Conduent and 5 tips for creating a more world-ready website

Xerox recently spun off its services unit into a billion-dollar global company known as Conduent.

I took a quick look at the Conduent website to see how world-ready this “global” website had become in its very first iteration. And, spoiler alert, it’s clear that Conduent is only just getting started.

Here’s an excerpt of the home page:

And a close-up of the global gateway, such as it is:

Here’s a close-up of a Twitter excerpt on the home page:

What about mobile? Here’s the home page on a smartphone:

And the mobile menu:

Where’s the global gateway menu you might ask?

So I thought I’d put together a few tips that would be useful to Conduent — and any other company that is on the verge of expanding its website globally.

5 tips for creating a more world-ready website:

  1. Keep it lightweight. Already, Conduent is loaded with videos and large photographs that add significant “weight” in kilobytes to the web page. When thinking globally, companies need to think about slower mobile networks around the world and make sure that weight limits are in place to allow the website to display and respond quickly on these networks.
  2. Don’t just respond to mobile devices, respond to mobile customers. It’s nice that the mobile website does not default to animation (like the desktop site) but all we’re seeing now is a scaled-down version of the desktop website. Ideally, the mobile site supports mobile-specific usage scenarios, which isn’t yet evident here. I don’t see the global gateway on the mobile site — a rookie mistake, but one that really does punish mobile users who want to navigate to local content (when that content is available).
  3. Get your global gateway right the first time. In Conduent’s case, that means losing the American flag. I realize the circled flag is inspired by Apple, but Apple is on the wrong side of history on this one I’m afraid. Instead, Conduent should develop a text-only global gateway menu, which will scale more readily.
  4. Bake social into the design. Conduent does a nice job of highlighting its Twitter feed on its home page. Going forward, it’s important that Conduent support local-language Twitter (and other social) feeds that can be excerpted on the home page. By doing so, website visitors are more likely to discover the localized feeds and are more likely to engage with you.
  5. Think local by design content. Social content in the local language is a great beginning. But what about local language blogs and other content? Conduent does support a number of English-language blogs. It will be nice to see these blogs replicated in other markets, managed by local content creators.

For more insights into website globalization, check out the Web Globalization Report Card.

Marketing opportunities in the German blogosphere

Last week I gave a presentation about international Websites and how to position your offering in the Web 2.0 world. One of the questions that came up was: how many blogs are out there? And does it make sense to sponsor blogs or advertise on them?

Estimating the size of the German blogosphere

Intuitively, I was sure for the U.S., Japan and China, but I was not so sure about Germany. So I tried to find out the size of the German blogossphere and came with the following contradictory numbers:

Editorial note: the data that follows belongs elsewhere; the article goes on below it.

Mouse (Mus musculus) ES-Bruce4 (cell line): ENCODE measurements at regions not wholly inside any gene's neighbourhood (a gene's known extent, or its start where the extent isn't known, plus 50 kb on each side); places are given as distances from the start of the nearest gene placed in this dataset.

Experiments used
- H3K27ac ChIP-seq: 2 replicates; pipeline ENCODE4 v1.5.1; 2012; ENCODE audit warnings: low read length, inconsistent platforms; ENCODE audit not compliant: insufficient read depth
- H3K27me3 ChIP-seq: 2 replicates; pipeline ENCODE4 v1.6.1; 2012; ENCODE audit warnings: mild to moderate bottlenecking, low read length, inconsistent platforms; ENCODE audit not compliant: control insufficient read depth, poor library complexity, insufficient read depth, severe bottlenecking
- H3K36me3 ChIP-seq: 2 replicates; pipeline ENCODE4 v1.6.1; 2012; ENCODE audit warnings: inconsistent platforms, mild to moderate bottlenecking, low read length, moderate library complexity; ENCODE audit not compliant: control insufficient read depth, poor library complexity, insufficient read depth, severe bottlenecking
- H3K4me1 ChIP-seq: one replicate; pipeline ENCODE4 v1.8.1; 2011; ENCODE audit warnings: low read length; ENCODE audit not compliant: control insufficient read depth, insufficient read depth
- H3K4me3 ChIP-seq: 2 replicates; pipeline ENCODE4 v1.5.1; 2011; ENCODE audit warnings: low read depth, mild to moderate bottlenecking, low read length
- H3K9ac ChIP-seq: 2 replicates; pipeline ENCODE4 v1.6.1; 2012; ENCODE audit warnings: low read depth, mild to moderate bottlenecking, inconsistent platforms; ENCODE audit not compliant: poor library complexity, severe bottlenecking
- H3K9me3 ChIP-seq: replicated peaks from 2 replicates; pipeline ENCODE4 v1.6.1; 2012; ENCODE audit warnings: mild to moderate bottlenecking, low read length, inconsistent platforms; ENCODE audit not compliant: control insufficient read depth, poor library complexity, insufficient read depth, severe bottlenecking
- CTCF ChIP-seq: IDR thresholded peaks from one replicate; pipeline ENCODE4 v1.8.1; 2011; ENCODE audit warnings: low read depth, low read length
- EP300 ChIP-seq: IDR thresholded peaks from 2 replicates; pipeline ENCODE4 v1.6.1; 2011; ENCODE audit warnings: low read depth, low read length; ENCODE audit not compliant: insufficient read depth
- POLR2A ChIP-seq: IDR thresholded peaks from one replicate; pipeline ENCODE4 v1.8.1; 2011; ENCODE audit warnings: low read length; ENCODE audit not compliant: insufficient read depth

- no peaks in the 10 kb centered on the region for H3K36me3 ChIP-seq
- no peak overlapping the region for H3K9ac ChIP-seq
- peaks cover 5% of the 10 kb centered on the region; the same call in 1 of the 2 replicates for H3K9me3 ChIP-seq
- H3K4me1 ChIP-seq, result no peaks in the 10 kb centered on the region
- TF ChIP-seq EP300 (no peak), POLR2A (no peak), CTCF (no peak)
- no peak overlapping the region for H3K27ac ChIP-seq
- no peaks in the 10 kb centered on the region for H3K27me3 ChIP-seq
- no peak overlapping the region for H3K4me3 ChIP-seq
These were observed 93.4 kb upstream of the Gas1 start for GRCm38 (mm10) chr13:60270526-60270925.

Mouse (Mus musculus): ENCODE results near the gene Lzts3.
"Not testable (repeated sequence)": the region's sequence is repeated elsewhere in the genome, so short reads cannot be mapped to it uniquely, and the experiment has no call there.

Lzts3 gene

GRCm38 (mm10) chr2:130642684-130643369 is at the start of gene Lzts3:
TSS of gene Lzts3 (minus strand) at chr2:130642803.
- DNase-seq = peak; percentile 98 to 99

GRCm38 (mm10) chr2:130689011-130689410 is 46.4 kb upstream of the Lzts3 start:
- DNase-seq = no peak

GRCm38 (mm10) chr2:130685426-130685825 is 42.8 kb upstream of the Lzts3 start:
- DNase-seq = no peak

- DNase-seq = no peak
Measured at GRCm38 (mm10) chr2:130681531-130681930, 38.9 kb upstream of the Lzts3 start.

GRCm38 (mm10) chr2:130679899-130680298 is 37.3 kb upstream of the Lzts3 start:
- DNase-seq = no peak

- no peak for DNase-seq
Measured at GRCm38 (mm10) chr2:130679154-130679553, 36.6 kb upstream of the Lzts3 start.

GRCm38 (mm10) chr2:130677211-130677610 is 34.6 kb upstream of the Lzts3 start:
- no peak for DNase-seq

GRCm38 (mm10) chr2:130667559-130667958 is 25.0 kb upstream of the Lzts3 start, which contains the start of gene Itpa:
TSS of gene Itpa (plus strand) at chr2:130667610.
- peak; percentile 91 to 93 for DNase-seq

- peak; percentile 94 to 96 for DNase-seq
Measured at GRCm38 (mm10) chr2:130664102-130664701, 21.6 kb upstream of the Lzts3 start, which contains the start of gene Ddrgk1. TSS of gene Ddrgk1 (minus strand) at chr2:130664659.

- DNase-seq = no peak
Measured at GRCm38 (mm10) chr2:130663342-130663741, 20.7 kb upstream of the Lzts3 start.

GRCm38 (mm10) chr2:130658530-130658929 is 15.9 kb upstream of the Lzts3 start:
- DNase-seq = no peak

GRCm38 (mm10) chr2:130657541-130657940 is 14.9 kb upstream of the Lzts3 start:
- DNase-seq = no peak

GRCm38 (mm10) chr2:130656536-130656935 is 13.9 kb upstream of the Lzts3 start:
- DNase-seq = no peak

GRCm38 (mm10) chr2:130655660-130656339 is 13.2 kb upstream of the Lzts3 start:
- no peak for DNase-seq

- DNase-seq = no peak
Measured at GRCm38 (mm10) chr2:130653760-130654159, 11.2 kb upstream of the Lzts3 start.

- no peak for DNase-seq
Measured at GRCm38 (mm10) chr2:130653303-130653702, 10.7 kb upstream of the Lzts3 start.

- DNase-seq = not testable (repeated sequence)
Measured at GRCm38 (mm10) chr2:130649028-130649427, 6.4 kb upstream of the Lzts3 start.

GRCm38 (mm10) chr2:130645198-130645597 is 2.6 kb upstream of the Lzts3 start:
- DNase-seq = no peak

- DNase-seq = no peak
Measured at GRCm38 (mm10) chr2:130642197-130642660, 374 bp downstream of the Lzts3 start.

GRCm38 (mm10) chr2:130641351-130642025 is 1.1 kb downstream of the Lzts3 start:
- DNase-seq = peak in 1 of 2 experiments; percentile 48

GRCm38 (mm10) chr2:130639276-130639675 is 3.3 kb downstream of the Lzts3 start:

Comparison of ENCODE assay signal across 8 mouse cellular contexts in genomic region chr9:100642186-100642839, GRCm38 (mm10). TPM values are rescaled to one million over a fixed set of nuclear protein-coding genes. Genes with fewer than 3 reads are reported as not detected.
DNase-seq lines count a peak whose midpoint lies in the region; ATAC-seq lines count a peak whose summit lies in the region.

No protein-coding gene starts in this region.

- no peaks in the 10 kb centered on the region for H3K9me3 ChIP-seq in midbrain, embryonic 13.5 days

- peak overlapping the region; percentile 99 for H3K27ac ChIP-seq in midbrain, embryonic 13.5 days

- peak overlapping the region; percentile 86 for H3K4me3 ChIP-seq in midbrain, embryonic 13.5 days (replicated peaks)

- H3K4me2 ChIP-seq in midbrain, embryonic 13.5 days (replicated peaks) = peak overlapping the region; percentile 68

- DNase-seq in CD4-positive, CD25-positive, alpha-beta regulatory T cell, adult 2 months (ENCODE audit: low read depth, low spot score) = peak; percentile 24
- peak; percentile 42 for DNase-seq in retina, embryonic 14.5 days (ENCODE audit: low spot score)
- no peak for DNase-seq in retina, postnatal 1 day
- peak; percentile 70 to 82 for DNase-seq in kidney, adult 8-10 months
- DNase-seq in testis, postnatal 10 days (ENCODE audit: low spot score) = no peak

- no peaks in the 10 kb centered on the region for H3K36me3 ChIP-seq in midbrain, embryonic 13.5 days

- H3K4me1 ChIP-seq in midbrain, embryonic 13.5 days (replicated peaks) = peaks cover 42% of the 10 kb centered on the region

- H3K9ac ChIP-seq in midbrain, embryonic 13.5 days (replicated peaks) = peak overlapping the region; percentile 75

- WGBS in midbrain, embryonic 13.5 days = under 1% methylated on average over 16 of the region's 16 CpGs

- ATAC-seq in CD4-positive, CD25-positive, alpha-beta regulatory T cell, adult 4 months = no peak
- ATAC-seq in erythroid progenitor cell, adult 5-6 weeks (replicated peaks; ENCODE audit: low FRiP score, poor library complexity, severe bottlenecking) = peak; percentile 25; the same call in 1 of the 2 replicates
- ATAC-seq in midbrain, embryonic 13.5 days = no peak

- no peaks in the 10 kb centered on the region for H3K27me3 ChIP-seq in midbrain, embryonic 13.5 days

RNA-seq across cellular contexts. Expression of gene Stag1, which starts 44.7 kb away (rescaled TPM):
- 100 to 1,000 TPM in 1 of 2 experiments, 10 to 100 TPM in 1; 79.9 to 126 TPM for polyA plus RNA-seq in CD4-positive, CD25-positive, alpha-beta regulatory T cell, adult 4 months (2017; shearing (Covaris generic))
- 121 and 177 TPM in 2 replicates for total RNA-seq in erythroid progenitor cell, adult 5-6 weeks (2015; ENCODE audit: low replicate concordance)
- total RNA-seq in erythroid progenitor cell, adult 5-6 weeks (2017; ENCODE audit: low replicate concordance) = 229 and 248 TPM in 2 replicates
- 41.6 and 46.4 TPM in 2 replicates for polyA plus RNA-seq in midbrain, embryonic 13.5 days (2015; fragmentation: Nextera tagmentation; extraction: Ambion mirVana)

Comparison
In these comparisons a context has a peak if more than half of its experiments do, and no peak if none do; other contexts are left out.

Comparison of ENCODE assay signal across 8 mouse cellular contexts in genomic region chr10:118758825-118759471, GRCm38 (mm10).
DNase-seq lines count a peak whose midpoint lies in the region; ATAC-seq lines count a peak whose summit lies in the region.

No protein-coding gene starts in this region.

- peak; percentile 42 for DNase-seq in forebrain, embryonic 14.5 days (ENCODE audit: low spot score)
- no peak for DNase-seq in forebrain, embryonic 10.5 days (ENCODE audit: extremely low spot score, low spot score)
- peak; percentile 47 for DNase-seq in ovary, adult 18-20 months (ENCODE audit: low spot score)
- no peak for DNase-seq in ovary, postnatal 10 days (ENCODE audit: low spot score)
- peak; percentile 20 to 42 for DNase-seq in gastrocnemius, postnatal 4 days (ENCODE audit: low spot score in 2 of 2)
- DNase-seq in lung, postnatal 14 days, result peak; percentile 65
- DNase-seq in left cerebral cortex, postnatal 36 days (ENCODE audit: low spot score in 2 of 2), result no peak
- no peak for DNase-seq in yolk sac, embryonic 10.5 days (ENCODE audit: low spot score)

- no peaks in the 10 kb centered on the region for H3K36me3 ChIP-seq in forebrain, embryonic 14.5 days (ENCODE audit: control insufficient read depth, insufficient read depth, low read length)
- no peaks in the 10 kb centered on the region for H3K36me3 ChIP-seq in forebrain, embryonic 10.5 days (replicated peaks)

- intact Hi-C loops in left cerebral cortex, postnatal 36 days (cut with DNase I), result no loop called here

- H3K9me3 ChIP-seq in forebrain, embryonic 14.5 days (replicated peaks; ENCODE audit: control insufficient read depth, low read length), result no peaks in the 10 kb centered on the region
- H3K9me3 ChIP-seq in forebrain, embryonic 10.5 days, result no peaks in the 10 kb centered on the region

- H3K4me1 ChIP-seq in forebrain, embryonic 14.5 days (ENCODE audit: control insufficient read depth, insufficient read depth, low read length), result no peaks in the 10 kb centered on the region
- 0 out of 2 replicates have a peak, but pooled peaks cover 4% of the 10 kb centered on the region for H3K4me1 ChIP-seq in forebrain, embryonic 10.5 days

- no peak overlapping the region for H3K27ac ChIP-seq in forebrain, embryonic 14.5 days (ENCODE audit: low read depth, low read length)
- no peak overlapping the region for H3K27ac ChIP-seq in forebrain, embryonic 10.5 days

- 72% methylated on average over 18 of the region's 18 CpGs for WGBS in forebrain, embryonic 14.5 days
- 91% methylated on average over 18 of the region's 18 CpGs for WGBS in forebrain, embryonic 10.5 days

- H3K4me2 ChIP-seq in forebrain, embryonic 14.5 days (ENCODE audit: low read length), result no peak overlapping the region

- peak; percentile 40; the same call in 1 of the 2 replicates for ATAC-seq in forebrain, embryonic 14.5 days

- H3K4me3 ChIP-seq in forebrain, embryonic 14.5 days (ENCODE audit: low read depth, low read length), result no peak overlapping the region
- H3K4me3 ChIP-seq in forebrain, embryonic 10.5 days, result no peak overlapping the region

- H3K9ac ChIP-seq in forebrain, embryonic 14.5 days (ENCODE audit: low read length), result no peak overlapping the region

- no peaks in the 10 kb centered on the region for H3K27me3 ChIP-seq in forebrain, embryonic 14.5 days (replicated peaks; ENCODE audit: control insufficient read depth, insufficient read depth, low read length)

• Blogcensus is an effort to count all of the active German blogs and relies on manual inspection. Their estimate is app. 115.000 active blogs (an active blog means at least a post per month). I think this is way too low.
  • The German magazine Focus claims to have counted app. 1.1 million German blogs. But I think this is way too high.
  • Technorati’s “State of the Blogosphere” counted 50 millions blogs in 2006 and claims that app. 1% of blog posts were in German. With the bold assumption that the blogging frequency is the same globally, this would result in app. 500.000 blogs in German. This seems to me to be a more realistic estimate (and in line with other guestimates of other sources).

Going forward with Technorati’s numbers let’s compare the relative sizes of the blogospheres in the following countries:

Size of blogospheres

Although the numbers are from 2006, I believe that the relative comparison between the different blogospheres are still true, nevertheless.

With the assumption that app. 10% of the internet users are aware of blogs and potentially read them, the relationship of writers to readers is skewed in the German blogosphere: there are many more readers than bloggers.

Consequences for international Web marketing

  • In absolute and relative numbers that the German blogosphere is very, very small. It is on par with Farsi, which might overtake German in the near future: there are only 72 million people who speak Farsi compared to app. 98 million German speaking people.
  • Capturing a large part of the German blogosphere is easier than in other languages, because there are fewer bloggers per potential reader.
  • Other blogospheres are much larger in relation to the number of their internet users. For example the Japanese, Chinese, English or Italian blogosphere are much larger (4x to 24x times!). And blogs there are likely to attract many more visitors, too. Competition for readers is likely to be fierce in these languages.

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